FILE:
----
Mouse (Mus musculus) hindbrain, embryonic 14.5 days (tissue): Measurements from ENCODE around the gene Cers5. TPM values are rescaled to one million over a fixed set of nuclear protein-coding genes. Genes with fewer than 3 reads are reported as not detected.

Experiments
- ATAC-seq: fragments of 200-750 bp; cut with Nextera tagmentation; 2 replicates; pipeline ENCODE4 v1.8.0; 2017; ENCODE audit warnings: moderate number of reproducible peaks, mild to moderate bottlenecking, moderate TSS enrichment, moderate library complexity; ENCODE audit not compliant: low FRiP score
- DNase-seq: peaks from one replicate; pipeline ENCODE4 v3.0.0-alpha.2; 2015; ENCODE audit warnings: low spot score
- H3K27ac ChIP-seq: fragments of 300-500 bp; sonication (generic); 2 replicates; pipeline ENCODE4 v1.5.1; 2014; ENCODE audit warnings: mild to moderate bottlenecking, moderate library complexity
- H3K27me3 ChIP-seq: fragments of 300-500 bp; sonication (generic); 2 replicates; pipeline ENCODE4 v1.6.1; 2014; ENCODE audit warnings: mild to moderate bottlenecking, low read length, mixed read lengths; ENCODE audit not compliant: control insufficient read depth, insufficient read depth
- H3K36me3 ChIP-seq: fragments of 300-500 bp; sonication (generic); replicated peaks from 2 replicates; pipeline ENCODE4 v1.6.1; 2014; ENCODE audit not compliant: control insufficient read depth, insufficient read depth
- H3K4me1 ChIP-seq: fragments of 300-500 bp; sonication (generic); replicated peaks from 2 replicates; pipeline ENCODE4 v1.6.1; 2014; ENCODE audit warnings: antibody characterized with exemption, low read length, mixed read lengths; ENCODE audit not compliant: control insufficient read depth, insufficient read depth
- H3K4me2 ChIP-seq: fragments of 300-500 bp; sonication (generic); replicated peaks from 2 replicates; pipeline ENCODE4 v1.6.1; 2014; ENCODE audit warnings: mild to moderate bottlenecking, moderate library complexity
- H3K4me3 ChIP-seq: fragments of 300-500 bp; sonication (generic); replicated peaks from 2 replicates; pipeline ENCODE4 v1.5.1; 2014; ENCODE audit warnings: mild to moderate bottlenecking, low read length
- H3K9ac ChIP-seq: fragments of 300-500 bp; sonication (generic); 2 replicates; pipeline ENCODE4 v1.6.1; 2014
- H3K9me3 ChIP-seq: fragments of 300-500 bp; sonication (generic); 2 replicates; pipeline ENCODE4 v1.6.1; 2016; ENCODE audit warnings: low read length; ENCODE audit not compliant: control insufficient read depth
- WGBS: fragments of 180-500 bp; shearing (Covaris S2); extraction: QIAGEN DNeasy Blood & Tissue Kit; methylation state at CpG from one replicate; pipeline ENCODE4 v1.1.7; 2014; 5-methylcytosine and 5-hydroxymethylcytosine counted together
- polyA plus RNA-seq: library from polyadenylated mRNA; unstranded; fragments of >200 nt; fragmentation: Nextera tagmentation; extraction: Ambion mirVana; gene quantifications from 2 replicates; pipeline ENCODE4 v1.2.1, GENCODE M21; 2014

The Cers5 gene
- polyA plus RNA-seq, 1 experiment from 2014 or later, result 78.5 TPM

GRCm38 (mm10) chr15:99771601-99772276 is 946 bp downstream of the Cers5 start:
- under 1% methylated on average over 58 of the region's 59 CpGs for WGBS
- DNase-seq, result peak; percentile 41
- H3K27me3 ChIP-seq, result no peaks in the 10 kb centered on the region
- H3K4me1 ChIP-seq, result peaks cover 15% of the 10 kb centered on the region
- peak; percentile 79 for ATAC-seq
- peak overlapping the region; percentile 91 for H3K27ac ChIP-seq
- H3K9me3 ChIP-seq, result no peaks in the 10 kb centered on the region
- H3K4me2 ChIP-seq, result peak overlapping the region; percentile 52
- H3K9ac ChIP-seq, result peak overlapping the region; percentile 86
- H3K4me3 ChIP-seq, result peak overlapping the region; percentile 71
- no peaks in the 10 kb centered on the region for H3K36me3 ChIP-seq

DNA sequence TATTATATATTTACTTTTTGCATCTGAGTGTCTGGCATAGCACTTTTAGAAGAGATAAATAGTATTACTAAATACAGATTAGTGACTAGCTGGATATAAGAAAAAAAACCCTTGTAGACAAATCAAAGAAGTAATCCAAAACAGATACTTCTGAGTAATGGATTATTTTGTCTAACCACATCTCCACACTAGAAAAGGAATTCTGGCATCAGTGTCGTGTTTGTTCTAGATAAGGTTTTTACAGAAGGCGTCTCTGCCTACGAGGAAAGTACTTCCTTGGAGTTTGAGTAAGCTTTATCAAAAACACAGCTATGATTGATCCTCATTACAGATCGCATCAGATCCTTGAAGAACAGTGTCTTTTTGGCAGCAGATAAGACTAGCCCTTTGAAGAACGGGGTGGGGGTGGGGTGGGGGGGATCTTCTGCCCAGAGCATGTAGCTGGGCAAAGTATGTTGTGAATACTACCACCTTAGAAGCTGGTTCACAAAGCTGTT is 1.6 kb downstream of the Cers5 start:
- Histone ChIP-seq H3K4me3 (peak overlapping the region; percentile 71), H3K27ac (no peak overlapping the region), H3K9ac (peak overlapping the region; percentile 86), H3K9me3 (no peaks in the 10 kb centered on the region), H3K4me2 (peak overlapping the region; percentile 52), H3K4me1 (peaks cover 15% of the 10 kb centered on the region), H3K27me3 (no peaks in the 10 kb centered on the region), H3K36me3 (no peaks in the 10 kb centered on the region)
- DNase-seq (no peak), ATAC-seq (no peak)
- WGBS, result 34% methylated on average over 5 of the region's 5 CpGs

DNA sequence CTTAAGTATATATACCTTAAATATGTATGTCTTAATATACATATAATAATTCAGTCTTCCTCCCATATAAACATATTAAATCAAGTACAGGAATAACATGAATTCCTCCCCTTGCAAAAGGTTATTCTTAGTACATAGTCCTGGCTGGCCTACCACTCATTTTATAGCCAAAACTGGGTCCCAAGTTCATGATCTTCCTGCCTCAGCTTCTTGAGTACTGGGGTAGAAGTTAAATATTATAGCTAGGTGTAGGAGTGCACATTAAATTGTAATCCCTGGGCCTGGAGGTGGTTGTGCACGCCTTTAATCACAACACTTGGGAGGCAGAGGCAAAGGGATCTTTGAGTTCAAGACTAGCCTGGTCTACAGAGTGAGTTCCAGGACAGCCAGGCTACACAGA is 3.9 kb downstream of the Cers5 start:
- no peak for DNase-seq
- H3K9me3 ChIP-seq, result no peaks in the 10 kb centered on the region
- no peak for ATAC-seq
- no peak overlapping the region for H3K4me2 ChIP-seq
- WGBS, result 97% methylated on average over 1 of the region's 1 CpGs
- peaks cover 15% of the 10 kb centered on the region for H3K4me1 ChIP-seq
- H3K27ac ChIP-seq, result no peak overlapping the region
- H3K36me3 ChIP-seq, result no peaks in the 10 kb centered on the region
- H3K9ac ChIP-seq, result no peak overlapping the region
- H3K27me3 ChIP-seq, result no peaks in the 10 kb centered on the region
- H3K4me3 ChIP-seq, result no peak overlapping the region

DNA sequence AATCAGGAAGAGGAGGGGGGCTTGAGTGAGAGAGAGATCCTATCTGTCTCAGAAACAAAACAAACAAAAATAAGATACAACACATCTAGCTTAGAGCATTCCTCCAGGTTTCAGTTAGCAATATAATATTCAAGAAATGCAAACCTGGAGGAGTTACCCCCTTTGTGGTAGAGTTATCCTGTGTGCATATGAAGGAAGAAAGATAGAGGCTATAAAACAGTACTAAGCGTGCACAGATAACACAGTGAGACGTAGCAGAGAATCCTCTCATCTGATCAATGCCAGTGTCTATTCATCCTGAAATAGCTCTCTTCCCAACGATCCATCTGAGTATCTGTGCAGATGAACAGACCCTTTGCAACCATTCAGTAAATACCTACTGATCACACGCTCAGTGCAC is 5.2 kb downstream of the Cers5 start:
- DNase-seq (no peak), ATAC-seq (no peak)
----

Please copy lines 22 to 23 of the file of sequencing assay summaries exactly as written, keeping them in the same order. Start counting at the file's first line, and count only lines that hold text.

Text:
- peak; percentile 79 for ATAC-seq
- peak overlapping the region; percentile 91 for H3K27ac ChIP-seq